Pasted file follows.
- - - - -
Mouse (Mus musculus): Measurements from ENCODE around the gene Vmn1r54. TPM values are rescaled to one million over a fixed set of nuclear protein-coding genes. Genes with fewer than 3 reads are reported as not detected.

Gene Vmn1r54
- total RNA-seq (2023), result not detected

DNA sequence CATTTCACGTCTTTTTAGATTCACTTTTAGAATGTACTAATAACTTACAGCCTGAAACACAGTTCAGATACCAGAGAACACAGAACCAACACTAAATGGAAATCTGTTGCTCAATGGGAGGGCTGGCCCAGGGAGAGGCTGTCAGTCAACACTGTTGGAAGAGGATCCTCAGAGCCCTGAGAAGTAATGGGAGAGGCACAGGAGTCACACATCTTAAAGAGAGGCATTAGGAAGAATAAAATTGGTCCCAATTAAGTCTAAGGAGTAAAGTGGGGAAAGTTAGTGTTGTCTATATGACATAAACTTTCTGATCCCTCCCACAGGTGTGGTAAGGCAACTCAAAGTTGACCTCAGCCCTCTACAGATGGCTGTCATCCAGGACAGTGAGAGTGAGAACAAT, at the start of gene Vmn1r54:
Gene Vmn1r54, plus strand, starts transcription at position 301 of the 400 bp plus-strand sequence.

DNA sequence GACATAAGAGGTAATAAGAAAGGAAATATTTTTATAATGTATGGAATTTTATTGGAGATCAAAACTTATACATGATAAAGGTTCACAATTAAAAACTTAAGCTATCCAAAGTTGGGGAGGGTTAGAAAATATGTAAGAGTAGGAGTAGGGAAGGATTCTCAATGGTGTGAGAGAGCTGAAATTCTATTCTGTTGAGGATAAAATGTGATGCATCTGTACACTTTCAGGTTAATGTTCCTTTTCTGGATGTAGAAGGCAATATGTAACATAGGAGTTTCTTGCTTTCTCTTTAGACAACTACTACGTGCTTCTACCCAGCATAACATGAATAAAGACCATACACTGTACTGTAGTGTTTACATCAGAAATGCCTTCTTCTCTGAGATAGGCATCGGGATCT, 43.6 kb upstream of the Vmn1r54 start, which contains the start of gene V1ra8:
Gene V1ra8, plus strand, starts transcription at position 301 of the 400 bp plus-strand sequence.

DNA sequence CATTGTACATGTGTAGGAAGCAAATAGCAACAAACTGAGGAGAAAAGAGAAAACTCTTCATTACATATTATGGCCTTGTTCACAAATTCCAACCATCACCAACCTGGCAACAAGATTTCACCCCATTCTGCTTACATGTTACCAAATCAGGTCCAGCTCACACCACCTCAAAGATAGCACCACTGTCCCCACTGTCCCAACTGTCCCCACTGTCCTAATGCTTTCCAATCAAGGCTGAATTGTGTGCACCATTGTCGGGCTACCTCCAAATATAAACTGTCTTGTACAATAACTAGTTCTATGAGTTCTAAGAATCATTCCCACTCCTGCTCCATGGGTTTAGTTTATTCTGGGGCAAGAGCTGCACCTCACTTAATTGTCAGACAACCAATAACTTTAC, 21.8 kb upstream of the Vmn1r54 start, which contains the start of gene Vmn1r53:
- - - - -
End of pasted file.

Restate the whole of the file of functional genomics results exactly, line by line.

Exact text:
Mouse (Mus musculus): Measurements from ENCODE around the gene Vmn1r54. TPM values are rescaled to one million over a fixed set of nuclear protein-coding genes. Genes with fewer than 3 reads are reported as not detected.

Gene Vmn1r54
- total RNA-seq (2023), result not detected

DNA sequence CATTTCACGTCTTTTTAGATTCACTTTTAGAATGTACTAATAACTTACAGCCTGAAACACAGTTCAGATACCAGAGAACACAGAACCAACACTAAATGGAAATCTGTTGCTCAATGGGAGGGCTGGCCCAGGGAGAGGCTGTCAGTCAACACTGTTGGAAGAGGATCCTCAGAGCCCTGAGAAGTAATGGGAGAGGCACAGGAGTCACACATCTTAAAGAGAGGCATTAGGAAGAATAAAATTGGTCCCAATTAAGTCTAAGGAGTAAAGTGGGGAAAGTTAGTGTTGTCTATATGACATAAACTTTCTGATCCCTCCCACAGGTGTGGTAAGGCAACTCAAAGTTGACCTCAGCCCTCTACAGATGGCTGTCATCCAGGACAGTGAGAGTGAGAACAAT, at the start of gene Vmn1r54:
Gene Vmn1r54, plus strand, starts transcription at position 301 of the 400 bp plus-strand sequence.

DNA sequence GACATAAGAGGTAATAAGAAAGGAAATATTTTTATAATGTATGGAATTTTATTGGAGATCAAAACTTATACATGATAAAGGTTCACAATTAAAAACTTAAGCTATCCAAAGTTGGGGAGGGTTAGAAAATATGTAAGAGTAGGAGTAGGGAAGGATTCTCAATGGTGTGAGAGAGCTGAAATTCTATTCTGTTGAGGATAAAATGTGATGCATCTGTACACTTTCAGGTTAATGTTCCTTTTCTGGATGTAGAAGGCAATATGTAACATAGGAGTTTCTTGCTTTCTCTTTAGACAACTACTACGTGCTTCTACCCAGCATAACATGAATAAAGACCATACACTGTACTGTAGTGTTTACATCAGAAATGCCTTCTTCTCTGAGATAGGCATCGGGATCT, 43.6 kb upstream of the Vmn1r54 start, which contains the start of gene V1ra8:
Gene V1ra8, plus strand, starts transcription at position 301 of the 400 bp plus-strand sequence.

DNA sequence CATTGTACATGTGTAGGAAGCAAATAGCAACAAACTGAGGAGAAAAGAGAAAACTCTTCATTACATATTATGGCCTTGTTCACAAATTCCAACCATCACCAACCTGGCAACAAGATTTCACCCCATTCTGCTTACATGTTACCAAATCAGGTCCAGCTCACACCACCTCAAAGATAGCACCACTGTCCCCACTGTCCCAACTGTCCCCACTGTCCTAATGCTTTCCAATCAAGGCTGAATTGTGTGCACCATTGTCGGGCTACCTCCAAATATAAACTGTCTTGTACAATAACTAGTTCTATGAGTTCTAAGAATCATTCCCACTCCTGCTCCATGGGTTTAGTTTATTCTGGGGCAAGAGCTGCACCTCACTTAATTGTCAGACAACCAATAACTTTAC, 21.8 kb upstream of the Vmn1r54 start, which contains the start of gene Vmn1r53: